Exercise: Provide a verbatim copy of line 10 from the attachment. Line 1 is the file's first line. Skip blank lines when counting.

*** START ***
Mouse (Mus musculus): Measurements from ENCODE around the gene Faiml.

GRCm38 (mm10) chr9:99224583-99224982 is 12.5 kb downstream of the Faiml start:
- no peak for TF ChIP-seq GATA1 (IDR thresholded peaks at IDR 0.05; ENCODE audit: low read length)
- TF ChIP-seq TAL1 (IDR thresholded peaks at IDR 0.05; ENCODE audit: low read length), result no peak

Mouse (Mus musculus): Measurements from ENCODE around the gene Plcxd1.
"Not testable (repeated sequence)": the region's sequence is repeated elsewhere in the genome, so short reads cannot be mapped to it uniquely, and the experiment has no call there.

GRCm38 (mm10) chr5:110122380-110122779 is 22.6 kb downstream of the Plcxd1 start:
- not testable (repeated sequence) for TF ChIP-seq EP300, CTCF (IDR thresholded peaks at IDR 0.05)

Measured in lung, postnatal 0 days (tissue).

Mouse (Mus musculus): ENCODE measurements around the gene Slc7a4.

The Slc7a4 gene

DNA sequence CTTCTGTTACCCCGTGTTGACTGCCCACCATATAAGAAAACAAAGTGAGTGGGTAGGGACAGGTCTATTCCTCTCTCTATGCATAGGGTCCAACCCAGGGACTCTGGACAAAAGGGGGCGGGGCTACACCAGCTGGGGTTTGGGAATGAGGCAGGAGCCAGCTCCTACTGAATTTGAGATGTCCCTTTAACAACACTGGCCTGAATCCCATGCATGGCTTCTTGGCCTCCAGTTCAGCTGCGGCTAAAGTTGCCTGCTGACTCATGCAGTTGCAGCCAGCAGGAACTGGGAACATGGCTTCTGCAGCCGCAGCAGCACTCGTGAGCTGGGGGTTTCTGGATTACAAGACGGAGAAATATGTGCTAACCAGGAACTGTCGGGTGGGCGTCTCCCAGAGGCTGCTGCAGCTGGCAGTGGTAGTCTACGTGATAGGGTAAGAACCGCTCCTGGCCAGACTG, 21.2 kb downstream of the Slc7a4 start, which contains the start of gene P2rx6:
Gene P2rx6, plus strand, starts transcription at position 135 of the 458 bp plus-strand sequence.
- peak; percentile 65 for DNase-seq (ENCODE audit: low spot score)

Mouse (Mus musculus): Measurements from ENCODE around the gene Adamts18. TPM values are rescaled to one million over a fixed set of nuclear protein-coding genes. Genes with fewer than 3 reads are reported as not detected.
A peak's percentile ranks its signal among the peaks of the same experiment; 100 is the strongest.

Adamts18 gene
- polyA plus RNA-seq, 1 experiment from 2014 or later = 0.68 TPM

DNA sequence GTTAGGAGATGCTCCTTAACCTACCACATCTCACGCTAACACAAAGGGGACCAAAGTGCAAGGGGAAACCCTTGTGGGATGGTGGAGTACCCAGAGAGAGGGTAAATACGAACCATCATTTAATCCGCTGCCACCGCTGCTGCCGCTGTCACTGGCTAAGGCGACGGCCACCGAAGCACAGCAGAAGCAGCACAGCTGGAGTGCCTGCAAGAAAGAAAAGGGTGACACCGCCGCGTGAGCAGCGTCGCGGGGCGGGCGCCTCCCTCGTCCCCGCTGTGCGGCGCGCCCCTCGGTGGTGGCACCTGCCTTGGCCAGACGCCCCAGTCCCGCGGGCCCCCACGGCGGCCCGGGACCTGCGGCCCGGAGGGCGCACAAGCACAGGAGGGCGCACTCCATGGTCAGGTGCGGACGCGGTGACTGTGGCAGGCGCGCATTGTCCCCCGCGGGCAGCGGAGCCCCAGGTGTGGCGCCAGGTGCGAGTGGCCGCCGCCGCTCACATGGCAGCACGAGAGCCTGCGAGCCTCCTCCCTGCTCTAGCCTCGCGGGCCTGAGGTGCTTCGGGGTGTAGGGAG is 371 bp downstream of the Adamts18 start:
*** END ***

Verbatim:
Mouse (Mus musculus): ENCODE measurements around the gene Slc7a4.